The Ecclesiastical Committee of Parliament expressly mentions these additional safeguards in its report and is of the opinion that, with these safeguards, the Measure is expedient. The order-making power that is conferred by this Measure will provide the Church with a procedure for making uncontentious legislative changes within what should be a maximum period of 12 months from start to finish. The existing procedure for passing Measures provided for in the 1919 Act will continue to be available and, indeed, will continue to be used for legislative change that goes beyond simply removing legislative burdens, and your Lordships’ House will, of course, continue to consider such Measures as it does now. The powers contained in the present Measure will nevertheless go some way to meeting ​those concerns first raised by Archbishop Davidson in 1919 by making it easier for the Church to do its work properly. I beg to move.

Baroness Butler-Sloss (CB): My Lords, I am chairman of the Ecclesiastical Committee. As the right reverend Prelate has said, we have declared that this Measure is expedient, but I have to tell the House that that was after a prolonged process.

The most reverend Primate the Archbishop of Canterbury informally told members of the Ecclesiastical Committee that he was extremely anxious to deal with obsolete and unnecessary legislation within the Church that had been running for years and years and was quite simply impeding the modernisation process. We took the extremely unusual course of inviting members of the Ecclesiastical Committee to come informally—not as the committee, because we are a statutory committee—to discuss with the members of the Church of England what they really wanted from us. They produced for us a draft that was not quite the same as the present, which was quite simply too wide. I made it very clear to the most reverend Primate the Archbishop of Canterbury that I could not get it through the House and nor should it get through the House. That was totally understood by the Church of England, and the lawyers took it away and tidied it up. They reduced that part, as the right reverend Prelate has explained to noble Lords, which, at the start, made it possible for the synod to change our laws that were not ecclesiastical laws, which is not of course ever what they intended. Consequently, we held some further informal meetings and the absolutely splendid secretariat of the Ecclesiastical Committee—particularly the lawyer advising and the House of Lords clerk of our very large committee—took a lot of trouble to discuss this. We were satisfied that what was required by the individual members of the committee, not sitting as a committee, was in fact found within this present draft.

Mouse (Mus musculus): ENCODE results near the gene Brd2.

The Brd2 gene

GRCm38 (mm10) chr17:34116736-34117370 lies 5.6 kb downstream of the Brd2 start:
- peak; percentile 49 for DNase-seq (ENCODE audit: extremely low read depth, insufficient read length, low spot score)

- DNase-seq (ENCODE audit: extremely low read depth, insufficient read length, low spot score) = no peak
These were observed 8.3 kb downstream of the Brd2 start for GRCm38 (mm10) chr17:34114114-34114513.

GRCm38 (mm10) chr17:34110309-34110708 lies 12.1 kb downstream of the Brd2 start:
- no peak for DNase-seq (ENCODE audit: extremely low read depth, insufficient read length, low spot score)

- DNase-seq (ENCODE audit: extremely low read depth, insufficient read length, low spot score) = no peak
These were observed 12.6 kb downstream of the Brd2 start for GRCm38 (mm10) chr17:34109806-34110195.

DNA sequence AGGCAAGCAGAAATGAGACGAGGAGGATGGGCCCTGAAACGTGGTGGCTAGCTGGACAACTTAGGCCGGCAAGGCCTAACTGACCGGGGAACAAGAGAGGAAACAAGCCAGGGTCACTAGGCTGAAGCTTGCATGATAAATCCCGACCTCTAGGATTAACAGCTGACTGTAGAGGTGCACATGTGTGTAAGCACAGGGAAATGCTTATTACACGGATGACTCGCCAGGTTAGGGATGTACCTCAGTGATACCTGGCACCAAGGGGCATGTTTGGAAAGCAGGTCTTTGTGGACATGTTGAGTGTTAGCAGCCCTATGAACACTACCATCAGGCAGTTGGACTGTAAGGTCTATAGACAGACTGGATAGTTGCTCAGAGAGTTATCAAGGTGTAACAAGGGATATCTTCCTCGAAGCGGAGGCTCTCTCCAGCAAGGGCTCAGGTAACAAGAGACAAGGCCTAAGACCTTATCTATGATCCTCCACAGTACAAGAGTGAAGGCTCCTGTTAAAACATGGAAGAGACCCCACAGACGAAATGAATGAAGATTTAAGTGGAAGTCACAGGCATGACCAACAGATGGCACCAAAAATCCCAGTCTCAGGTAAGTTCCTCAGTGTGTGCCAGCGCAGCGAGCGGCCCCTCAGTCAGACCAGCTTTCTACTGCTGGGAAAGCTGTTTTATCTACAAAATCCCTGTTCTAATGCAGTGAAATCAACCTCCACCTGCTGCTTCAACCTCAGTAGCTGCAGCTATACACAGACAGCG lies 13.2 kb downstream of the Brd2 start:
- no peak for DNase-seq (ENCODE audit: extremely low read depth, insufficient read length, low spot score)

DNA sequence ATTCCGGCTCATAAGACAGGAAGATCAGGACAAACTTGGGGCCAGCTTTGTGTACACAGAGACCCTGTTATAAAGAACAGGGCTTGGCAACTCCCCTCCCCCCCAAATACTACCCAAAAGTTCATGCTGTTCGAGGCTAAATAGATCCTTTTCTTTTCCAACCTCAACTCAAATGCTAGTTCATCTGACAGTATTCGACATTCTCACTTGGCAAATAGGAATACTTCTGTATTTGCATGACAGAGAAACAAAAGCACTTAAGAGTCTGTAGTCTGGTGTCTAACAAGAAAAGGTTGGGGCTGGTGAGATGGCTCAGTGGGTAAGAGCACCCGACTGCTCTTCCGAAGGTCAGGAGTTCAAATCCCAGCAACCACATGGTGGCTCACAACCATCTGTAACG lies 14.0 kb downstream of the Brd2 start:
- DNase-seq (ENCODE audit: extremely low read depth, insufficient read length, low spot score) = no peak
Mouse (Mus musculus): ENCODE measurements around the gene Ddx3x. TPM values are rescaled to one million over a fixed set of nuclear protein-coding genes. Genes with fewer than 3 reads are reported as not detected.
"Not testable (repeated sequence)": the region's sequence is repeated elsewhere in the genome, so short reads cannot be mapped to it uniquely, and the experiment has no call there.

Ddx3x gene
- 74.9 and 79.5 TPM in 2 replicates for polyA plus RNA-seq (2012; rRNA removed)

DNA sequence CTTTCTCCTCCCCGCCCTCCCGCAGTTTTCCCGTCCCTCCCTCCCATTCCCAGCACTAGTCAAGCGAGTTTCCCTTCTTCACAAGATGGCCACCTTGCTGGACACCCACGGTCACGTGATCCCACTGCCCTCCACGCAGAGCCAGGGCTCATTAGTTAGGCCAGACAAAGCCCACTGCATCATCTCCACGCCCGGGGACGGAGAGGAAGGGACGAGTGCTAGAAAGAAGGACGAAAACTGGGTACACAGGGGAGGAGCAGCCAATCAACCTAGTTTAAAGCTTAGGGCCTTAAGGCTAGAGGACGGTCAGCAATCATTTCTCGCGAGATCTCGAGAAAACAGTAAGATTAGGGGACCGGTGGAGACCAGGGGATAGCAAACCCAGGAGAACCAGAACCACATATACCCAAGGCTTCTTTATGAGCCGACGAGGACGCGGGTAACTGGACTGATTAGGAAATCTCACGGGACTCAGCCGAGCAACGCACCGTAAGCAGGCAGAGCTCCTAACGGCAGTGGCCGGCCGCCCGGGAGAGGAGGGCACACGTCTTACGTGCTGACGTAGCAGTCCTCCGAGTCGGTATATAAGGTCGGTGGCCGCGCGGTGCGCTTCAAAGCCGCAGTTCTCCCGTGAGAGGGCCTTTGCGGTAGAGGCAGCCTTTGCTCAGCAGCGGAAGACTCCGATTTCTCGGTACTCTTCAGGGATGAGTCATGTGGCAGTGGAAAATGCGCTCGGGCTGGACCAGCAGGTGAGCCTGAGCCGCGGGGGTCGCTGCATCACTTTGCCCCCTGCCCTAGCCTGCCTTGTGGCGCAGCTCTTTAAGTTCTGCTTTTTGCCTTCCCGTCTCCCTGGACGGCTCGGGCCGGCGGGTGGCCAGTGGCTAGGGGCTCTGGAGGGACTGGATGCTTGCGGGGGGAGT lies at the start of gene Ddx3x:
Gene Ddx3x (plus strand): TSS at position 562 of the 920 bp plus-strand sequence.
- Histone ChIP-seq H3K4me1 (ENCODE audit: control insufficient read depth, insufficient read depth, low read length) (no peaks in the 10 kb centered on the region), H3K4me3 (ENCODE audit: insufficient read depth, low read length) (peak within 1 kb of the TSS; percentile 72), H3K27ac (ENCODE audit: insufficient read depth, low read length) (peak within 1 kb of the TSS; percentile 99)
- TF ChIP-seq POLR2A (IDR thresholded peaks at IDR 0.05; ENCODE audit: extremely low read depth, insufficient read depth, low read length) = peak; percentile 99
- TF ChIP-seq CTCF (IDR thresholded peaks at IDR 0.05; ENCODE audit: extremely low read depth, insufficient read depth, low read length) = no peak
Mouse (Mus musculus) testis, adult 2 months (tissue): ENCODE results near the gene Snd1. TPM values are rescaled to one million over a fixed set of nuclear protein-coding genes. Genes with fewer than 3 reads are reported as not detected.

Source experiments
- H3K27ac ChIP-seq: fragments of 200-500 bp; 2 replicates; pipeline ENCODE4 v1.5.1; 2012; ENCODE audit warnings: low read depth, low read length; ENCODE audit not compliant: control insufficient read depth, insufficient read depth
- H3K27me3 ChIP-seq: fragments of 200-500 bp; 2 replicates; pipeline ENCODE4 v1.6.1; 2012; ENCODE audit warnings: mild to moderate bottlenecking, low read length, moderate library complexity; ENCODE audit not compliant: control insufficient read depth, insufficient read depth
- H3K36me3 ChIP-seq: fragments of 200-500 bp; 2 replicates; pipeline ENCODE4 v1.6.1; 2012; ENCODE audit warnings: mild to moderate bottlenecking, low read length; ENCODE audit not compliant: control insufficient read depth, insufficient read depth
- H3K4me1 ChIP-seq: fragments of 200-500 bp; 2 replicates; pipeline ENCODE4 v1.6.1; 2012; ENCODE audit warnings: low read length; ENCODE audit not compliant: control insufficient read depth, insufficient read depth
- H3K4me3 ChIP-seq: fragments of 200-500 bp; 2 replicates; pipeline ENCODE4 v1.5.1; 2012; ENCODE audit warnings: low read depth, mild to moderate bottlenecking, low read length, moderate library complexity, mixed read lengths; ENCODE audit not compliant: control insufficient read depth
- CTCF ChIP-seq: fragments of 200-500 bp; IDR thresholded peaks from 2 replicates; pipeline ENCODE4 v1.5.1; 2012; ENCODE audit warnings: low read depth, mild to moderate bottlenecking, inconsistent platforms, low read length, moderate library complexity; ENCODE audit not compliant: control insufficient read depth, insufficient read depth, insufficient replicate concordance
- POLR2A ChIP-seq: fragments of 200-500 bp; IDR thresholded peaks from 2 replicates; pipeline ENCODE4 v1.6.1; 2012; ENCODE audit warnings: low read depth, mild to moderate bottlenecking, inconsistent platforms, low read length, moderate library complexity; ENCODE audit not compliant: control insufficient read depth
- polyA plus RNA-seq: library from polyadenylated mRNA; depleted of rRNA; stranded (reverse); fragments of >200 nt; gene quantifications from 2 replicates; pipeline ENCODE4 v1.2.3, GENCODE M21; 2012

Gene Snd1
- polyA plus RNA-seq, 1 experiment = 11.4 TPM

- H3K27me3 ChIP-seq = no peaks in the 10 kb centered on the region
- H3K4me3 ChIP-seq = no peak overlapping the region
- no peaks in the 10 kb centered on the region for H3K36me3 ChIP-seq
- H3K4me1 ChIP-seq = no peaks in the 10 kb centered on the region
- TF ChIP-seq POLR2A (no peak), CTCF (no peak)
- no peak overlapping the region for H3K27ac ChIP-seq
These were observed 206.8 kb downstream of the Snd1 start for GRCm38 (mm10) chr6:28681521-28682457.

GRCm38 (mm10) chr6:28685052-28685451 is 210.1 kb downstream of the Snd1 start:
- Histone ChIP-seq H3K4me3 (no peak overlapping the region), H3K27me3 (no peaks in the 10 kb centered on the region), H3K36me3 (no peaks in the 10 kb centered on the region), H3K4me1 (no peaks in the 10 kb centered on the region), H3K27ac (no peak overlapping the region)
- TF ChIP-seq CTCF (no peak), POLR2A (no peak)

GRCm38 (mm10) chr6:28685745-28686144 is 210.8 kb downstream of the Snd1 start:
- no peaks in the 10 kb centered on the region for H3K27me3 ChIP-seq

I am extremely happy to tell the House that we took this very unusual, rather interesting step and that it turned out to be most successful. I hope that we might repeat it with other important pieces of legislation to make sure that we are all, if I may say so, singing from the same hymn book. I am very happy to say to the House that the committee at its most recent meeting, within just 10 or 15 minutes of discussion, said that this was expedient.

Lord Cormack (Con): My Lords, I would like briefly to support what has just been said by the noble and learned Baroness, Lady Butler-Sloss, who is an admirable chairman of the Ecclesiastical Committee. I am not sure about singing from the same hymn book—in Lincoln Cathedral we have two; some days it is ancient and modern and on others it is the English hymn book—but the point that she made is entirely valid.

I have served on the Ecclesiastical Committee for 42 of the last 48 years, during 36 of which I have been a church warden of three separate churches, so I know a little bit about these matters. I also served on the General Synod for 10 years. I approached this initially with a degree of real apprehension, because I was extremely concerned that the most reverend Primate the Archbishop of Canterbury should not be seen—not ​that it was his intention—to be taking on the mantle of Henry VIII. That, in the Church of England, would not necessarily be the most appealing stance for an Archbishop to take. The representations that we made—informally, as the noble and learned Baroness described—were taken on board. There was a degree of sensitivity over a series of controversial proposals that could well point the way to the Government of the day on another issue that is frequently occupying your Lordships’ House at the moment—but I will leave it at that.